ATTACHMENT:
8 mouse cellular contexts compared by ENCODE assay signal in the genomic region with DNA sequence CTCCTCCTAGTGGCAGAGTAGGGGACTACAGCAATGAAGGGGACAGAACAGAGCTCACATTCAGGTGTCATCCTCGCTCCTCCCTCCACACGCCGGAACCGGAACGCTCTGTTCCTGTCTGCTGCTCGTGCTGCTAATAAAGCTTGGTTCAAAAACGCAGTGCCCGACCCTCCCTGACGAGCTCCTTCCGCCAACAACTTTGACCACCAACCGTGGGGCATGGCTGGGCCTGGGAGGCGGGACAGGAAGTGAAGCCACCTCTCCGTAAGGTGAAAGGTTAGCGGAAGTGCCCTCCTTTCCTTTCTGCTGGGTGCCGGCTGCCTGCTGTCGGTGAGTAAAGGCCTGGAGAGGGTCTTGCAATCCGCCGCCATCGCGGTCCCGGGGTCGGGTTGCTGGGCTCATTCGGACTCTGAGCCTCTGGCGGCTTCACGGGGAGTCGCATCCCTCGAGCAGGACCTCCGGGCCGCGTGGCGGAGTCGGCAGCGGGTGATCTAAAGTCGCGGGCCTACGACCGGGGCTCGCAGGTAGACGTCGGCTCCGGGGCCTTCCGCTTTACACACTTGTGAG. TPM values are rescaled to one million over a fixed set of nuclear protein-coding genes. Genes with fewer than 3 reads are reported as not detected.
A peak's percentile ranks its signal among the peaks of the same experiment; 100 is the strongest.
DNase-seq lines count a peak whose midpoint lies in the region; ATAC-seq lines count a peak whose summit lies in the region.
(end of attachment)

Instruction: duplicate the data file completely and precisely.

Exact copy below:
8 mouse cellular contexts compared by ENCODE assay signal in the genomic region with DNA sequence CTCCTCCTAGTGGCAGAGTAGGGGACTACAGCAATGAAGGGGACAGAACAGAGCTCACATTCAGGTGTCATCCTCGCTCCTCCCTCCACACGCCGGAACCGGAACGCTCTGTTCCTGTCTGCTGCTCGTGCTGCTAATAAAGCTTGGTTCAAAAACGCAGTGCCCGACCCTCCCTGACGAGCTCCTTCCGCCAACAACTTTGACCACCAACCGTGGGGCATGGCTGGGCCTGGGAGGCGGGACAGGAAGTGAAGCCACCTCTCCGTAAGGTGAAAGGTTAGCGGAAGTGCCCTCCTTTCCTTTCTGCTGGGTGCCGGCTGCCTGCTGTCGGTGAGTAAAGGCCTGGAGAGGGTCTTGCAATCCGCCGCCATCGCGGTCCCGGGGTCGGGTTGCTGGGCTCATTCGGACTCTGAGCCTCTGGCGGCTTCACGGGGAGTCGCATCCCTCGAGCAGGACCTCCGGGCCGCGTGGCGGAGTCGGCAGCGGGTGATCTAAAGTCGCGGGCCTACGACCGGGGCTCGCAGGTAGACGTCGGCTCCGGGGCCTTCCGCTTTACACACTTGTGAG. TPM values are rescaled to one million over a fixed set of nuclear protein-coding genes. Genes with fewer than 3 reads are reported as not detected.
A peak's percentile ranks its signal among the peaks of the same experiment; 100 is the strongest.
DNase-seq lines count a peak whose midpoint lies in the region; ATAC-seq lines count a peak whose summit lies in the region.